Jack Spade tries to sneak into a beloved Mission spot, triggering a community backlash

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Jack Spade's Chicago store, a sharp contrast to the raggedy, lovable old Adobe Bookstore.

The Stop Jack Spade Coalition is throwing an impromptu fundraiser tonight (Wed/7) at the Make-Out Room to help support local business and oppose chain store blight in the Mission.

Jack Spade, an upscale men’s clothing chain owned by Liz Claiborne, has plans to set up shop at 3166 16th Street, once home to Adobe Bookstore. The community bookseller of 25 years moved south to 24th Street in June, having been ousted from the space by two consecutive rent hikes. The second time, Adobe General Manager Chris Rolls tells us, “the landlord rejected continuation of the lease, which was outrageously expensive and, for this neighborhood, a bit alarming.”

Opponents of the deal say the men’s clothing retailer signed a $12,000 per month agreement on the storefront shortly after Adobe failed to meet its landlord’s exorbitant demands. (Note: A Jack Spade representative contacted the Guardian after this story was published to say this figure was "exaggerated," but would not disclose any other financial details.)

Jack Spade has gotten this far by failing to apply for a conditional use permit, a pesky little measure imposed by voters in 2006 to thwart corporations chomping at the bit to turn San Francisco neighborhoods into sanitized strip malls.

Turns out Jack Spade is a subsidiary of one such corporation, Liz Claiborne, a fact downplayed in the chain’s original application to the Planning Commission. Even a modest 10 storefronts nationwide, sadly, doesn’t confer small business cred on a menswear line owned by a company with a $2.88 billion market capitalization.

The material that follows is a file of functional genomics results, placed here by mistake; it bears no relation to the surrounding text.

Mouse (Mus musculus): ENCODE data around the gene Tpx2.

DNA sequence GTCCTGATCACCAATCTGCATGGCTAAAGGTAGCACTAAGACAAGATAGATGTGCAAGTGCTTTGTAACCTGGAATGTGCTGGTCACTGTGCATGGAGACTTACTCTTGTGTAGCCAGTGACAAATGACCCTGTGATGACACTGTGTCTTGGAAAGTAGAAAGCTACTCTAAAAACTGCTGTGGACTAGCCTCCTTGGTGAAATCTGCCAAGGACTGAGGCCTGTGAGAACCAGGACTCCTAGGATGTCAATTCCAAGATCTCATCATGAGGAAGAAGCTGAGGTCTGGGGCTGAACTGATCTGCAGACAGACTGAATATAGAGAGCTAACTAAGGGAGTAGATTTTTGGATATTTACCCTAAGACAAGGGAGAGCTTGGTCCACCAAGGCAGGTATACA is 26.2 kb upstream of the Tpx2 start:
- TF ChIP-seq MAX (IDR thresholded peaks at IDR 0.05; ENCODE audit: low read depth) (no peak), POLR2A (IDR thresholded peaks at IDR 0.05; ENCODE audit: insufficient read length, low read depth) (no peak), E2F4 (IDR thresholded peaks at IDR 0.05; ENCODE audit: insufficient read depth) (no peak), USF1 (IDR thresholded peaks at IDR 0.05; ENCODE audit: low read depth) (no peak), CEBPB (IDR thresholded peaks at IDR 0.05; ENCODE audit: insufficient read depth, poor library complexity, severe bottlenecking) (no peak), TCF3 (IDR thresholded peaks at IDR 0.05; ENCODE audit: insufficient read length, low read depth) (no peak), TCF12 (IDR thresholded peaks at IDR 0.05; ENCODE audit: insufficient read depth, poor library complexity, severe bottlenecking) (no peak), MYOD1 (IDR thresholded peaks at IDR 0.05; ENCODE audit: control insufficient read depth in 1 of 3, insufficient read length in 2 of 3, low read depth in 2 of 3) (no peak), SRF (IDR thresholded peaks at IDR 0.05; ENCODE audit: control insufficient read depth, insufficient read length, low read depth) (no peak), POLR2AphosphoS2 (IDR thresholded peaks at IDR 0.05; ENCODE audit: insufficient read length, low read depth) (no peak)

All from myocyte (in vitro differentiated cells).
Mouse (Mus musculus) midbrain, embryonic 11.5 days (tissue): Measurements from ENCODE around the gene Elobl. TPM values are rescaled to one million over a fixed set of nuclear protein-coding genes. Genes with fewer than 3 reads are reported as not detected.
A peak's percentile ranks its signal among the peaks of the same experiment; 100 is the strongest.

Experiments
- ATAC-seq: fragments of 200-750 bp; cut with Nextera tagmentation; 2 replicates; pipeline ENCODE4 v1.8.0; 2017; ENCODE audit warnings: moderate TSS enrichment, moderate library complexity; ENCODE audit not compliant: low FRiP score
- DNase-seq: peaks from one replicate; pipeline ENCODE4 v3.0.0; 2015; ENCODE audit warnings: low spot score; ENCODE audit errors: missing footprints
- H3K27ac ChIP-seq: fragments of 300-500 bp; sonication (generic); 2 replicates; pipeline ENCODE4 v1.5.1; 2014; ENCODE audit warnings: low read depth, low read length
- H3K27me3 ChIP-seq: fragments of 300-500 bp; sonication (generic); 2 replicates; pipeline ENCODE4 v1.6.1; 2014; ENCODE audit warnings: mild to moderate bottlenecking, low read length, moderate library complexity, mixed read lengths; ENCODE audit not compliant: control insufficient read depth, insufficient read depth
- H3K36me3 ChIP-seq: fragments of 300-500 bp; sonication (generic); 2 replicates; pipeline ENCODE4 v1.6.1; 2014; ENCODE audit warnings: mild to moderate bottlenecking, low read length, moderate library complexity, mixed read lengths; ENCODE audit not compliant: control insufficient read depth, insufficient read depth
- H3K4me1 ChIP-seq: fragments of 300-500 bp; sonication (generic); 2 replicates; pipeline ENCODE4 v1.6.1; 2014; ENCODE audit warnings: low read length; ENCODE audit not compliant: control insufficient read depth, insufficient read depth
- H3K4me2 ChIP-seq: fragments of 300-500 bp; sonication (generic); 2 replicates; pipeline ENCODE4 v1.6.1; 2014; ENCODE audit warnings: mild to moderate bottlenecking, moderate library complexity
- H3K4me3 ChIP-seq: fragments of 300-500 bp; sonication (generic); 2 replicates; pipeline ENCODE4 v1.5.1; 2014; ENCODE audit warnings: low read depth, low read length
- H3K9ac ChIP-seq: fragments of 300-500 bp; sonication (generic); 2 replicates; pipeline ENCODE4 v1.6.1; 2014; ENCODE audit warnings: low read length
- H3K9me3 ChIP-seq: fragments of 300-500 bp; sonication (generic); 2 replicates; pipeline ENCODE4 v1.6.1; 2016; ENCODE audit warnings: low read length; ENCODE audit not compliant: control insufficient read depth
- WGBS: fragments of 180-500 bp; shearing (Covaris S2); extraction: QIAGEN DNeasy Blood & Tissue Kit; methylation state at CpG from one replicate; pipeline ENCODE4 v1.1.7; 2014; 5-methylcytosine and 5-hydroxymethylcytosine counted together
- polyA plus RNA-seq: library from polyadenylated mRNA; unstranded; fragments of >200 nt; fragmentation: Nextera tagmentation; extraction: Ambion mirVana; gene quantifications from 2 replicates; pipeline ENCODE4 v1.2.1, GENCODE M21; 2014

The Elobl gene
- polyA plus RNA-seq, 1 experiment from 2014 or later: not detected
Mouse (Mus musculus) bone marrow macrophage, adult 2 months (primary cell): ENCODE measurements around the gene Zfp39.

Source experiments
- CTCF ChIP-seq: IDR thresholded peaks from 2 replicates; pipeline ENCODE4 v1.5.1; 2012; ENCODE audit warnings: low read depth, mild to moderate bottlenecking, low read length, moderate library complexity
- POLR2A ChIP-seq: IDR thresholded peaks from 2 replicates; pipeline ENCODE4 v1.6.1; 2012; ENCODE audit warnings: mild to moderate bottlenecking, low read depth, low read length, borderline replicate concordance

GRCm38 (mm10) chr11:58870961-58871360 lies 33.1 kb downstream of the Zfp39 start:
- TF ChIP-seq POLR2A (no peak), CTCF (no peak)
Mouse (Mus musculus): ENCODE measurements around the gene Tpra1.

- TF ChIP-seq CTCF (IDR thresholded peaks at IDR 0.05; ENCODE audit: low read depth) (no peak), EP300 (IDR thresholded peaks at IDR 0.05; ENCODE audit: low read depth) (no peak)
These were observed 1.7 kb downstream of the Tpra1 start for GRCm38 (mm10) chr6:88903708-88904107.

Conveniently, the Jack Spade label has just one too few stores to be formally defined as “formula retail” by Proposition G.  But the Valencia Corridor Merchants Association has been hot on the case, circulating a petition that Jack Spade play by the rules of other big businesses and submit to a public hearing anyway.

A similar effort was successful in preventing an American Apparel store from opening just up the street in 2009 and in slowing the insatiable gentrification that has steamrolled local culture in many other once-unique and affordable cities.

Tonight’s event will feature live music and stand up comedy.  Chicken John Rinaldi promises to host an auction and “talks about what we can do to stop this bullshit.” Doors open at 7pm and $5-$15 will be collected at the door, with proceeds to benefit the campaign for a public hearing next week.